Motivation

Time and again I hear people saying that the field equations of GR are "way too difficult", "incomprehensible" and "way over my head". In this thread I wish to show that solving these equations is - although mathematically extremely tedious - fairly straightforward on a conceptual level. Also I have been asked more than once about how to do it by different people, so I would like to show the general procedure in this thread.

Definitions

Recall the definitions of the basic entities used in the equations.

Einstein Field Equations ( without cosmological constant )

(1)

Ricci tensor :

(2)

Christoffel symbols :

(3)

Contracted Christoffel symbols :

(4)

Ansatz

Every solution of the field equations requires an ansatz; in this thread we will look at the simplest possible solution of the equations, which is the vacuum solution of a spherically symmetric gravitational field for a static mass. The solution is called the. The spherical symmetry and the condition that mass and resulting field are static leads to the following simple ansatz :Schwarzschild Metric

(5)

with two as yet unspecified functions A(r) and B(r). Our task will be to find these two functions from the field equations.

Field Equations

In a vacuum ( ) the Einstein Field Equations (1) reduce to

(6)

which is a set of partial differential equations for the unknown functions A(r) and B(r).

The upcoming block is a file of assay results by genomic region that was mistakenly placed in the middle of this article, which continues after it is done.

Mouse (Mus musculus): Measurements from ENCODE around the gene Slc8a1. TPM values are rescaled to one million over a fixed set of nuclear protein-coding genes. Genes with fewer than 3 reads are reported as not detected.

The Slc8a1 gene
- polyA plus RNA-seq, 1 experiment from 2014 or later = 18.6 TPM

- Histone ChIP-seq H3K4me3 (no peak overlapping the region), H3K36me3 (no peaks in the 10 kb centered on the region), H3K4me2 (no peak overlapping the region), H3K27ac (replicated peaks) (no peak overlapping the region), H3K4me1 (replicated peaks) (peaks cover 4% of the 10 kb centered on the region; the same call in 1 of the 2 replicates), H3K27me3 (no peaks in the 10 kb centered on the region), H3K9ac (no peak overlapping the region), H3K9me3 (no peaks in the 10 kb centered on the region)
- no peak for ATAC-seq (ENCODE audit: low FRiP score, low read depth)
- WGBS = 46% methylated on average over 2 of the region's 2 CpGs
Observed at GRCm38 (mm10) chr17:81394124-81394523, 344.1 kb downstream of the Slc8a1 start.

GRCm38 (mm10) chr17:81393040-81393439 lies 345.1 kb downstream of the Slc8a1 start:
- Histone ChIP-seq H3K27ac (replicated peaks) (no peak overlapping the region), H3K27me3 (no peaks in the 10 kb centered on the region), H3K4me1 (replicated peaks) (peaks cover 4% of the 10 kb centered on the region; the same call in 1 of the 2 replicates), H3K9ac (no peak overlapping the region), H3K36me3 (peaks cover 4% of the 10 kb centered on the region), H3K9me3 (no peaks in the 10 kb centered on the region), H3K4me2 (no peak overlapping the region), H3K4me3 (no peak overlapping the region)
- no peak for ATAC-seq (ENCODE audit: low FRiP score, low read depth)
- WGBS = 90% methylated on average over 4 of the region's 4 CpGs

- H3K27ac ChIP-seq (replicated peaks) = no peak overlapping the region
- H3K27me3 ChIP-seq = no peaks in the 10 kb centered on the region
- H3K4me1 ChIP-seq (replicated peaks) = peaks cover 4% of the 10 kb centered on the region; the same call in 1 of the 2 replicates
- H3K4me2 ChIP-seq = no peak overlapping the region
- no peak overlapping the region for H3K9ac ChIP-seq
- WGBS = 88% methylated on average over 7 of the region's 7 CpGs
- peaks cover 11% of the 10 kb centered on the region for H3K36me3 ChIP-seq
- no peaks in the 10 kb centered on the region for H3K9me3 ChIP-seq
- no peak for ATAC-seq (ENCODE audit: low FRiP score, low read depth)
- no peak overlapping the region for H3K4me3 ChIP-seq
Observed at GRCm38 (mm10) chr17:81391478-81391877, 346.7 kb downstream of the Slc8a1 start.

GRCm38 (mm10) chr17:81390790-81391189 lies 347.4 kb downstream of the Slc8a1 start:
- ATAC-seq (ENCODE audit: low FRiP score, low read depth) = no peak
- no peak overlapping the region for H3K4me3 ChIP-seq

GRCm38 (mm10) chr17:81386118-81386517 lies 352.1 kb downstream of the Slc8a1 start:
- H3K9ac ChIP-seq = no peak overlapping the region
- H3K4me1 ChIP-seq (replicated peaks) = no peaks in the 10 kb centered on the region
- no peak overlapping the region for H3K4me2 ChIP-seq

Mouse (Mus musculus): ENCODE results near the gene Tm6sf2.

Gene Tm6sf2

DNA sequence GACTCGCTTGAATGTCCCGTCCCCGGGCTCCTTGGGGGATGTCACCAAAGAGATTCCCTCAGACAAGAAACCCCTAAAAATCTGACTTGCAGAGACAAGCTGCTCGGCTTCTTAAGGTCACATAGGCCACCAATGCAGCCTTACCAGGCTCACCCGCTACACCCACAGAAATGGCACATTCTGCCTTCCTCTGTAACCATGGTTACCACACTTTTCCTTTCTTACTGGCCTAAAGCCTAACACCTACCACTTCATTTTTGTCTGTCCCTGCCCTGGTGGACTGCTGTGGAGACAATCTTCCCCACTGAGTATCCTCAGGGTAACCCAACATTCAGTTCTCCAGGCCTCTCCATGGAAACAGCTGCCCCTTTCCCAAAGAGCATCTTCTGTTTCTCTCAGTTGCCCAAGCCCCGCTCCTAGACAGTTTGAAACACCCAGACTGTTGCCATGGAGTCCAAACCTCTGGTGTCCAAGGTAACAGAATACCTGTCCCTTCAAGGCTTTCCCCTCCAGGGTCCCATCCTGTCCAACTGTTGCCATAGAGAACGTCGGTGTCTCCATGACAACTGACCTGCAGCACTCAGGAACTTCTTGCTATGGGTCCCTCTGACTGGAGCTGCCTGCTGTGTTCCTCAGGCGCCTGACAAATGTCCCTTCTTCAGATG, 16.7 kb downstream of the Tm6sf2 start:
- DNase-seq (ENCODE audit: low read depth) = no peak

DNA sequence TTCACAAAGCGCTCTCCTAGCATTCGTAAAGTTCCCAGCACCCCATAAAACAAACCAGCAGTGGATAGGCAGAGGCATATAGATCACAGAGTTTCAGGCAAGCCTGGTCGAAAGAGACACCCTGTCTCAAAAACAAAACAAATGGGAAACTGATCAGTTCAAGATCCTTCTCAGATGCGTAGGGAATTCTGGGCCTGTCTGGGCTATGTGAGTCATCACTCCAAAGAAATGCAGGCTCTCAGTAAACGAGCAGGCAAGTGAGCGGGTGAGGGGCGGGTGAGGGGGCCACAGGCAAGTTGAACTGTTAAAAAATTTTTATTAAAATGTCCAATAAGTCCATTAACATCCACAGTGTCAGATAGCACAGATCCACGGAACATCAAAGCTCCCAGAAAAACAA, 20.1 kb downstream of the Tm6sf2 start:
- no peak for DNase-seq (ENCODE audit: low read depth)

Calculating the Christoffel Symbols

The elements of the Christoffel symbols which do not vanish are

Calculating the Ricci Tensor

The non-vanishing elements of the Ricci tensor are thus

Solving the Equations

From the above we obtain the system of equations

We now write

and, doing some algebra, we obtain from this

We also know that the gravitational field vanishes at infinity, i.e for we obtain

and therefore

Now we can insert this into the remaining equations :

One can easily verify that these two differential equations are solved by

with an integration constant a. This constant is determined by the condition that the solution of the field equation must reduce the usual Newton's law at infinity; therefore

Putting all this back into the ansatz (5) gives us the solution of the Einstein field equation we were looking for :

This is called the, and its form is the simplest possible vacuum solution to the original field equations without cosmological constant.Exterior Schwarzschild Metric

Conclusion

As has been shown, solving these equations is conceptually straightforward as one only needs to follow the prescribed steps; however, the actual algebra and analysis is tedious and time consuming, and increasingly so once one abandons some of the presumed symmetries, thereby complicating the ansatz.

The next step up from here would be to perform the same calculation for non-vanishing stress-energy-momentum tensors, i.e. for theof a mass. Finally, one can allow a cosmological constant into the field equations. Each of these steps will rapidly complicate the resulting differential equations, which is why in many cases the solutions are possible only numerically, but not in closed algebraic form.interior

References

Fliessbach, Prof Torsten :AllgemeineRelativitätstheorie, Mannheim/Wien/Zuerich : BI-Wiss.-Verl. 1990

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